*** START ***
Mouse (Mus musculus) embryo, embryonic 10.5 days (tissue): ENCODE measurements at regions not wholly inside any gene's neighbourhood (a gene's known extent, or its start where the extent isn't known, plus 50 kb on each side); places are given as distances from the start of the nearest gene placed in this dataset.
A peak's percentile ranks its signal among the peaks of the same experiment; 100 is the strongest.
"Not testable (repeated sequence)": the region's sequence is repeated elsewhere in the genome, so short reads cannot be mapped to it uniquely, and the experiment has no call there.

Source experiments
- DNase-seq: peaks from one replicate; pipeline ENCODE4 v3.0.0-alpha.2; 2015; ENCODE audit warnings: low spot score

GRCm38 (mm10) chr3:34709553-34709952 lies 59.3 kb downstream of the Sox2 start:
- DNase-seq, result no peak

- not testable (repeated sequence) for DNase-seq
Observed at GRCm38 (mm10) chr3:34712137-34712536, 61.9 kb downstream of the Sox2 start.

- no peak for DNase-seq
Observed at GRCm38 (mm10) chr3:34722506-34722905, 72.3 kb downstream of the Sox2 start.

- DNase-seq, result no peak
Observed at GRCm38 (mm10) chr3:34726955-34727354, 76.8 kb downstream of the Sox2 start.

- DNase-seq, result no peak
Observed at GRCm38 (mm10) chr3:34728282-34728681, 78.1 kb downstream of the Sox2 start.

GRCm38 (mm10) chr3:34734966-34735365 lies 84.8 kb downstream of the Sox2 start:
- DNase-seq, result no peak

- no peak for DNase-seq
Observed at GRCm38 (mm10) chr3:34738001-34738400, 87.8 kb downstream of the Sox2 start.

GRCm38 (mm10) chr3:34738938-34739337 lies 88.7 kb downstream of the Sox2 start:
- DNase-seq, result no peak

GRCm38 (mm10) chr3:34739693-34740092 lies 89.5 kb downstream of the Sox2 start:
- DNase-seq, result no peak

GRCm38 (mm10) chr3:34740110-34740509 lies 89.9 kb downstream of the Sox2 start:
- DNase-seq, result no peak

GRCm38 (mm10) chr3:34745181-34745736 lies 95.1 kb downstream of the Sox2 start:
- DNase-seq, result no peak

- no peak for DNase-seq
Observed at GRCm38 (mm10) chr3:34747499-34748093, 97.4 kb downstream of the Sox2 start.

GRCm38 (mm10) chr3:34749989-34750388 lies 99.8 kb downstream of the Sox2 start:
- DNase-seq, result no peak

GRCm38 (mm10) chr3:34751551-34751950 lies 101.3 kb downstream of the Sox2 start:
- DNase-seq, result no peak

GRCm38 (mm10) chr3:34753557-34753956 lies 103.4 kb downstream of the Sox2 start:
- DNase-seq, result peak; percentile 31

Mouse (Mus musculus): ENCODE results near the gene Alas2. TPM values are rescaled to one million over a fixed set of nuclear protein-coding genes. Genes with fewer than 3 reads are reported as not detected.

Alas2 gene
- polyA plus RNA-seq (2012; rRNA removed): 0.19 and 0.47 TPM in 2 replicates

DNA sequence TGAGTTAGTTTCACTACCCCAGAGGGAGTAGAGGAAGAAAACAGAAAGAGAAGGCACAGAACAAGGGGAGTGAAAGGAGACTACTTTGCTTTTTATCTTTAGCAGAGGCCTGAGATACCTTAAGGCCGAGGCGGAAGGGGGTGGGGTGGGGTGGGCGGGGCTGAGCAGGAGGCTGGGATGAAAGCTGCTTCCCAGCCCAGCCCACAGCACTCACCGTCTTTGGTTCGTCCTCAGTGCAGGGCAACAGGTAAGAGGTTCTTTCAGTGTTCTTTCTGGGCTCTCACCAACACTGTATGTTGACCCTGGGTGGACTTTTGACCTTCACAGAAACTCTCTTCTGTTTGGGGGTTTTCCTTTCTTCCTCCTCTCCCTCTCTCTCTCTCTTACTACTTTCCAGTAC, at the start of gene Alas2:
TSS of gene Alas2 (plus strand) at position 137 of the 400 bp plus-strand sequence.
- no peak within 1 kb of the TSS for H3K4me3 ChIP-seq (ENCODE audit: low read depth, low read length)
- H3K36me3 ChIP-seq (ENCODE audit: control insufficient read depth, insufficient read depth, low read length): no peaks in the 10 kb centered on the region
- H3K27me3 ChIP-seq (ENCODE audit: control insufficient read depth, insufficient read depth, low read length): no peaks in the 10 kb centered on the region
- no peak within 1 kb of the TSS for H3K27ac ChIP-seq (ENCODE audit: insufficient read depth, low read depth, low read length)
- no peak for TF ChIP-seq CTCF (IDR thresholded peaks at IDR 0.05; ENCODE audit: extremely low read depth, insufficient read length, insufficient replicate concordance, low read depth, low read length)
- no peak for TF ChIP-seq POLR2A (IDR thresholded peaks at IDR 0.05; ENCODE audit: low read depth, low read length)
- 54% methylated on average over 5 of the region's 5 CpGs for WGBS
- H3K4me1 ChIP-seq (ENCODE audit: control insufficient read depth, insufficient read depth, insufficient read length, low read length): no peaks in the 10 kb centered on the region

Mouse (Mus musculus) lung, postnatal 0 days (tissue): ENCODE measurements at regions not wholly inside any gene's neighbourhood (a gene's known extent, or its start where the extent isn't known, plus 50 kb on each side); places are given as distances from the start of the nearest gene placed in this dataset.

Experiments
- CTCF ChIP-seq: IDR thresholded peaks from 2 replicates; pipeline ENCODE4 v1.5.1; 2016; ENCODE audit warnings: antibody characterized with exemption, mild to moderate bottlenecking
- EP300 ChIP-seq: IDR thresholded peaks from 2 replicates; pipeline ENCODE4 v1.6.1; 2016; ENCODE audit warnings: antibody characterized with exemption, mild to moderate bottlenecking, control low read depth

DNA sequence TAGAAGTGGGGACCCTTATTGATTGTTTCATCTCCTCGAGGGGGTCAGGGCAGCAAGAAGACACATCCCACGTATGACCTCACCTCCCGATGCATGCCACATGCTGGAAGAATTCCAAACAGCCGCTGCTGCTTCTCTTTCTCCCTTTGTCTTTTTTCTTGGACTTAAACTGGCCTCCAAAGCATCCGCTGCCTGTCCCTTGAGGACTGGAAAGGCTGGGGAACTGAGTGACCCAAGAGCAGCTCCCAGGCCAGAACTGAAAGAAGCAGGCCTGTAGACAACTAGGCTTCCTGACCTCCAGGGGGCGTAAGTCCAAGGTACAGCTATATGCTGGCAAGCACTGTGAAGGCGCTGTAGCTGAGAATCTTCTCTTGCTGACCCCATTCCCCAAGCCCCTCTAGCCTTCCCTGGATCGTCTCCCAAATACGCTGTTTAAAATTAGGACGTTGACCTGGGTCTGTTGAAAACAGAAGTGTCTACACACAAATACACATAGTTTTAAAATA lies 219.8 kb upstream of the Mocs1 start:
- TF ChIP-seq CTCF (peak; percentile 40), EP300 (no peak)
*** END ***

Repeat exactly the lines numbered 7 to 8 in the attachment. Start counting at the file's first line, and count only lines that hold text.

- DNase-seq, result no peak

- not testable (repeated sequence) for DNase-seq